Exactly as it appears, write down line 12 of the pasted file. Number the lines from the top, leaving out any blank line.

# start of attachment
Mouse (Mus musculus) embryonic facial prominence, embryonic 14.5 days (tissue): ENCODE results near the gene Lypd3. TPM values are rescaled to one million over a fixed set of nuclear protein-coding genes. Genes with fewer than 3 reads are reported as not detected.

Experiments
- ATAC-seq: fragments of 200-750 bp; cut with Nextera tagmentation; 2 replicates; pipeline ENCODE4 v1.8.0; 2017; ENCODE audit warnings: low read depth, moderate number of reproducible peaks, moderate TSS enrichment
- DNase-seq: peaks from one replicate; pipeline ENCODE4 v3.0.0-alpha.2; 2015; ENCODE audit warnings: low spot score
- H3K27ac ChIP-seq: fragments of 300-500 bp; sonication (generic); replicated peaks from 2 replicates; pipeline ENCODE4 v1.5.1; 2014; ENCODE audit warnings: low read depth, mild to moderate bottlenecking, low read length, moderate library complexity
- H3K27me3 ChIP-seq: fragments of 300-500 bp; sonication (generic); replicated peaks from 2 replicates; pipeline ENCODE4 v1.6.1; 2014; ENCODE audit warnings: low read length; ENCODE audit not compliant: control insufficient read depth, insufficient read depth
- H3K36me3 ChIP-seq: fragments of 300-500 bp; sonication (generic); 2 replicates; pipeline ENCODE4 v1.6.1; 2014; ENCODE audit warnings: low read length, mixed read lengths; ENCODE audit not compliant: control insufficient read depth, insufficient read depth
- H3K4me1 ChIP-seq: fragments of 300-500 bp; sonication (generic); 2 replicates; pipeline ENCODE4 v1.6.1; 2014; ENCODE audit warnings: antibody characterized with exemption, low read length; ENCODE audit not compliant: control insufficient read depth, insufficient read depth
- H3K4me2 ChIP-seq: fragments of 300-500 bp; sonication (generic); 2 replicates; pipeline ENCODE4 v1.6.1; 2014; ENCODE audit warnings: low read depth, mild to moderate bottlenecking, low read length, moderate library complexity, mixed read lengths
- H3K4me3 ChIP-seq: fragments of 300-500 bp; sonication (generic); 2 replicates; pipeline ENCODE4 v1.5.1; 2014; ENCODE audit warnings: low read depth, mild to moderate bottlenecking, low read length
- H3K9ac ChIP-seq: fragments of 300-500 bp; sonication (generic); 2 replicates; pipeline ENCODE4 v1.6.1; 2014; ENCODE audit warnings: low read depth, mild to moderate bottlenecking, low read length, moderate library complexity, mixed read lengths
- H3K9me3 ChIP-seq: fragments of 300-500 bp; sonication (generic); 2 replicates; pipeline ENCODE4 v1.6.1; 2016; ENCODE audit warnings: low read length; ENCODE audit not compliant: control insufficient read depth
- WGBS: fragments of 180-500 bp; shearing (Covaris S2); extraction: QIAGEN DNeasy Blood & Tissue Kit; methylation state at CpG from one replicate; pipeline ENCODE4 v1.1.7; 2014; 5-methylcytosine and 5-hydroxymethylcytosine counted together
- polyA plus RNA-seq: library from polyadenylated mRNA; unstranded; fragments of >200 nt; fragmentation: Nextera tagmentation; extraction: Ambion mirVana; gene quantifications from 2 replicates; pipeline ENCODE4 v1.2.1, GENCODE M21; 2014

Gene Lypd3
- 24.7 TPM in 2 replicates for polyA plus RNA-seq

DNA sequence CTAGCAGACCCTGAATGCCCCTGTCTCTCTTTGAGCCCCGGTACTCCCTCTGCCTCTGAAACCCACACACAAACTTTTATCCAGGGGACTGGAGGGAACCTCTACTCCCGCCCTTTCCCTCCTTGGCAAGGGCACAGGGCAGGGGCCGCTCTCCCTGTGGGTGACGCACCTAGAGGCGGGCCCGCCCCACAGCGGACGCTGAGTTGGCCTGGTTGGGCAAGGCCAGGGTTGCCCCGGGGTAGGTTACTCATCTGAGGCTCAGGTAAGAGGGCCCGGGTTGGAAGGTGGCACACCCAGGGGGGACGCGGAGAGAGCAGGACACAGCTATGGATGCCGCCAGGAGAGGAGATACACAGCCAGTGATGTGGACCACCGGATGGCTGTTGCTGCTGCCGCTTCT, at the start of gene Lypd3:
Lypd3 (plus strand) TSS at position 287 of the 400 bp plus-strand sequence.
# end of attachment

- H3K9me3 ChIP-seq: fragments of 300-500 bp; sonication (generic); 2 replicates; pipeline ENCODE4 v1.6.1; 2016; ENCODE audit warnings: low read length; ENCODE audit not compliant: control insufficient read depth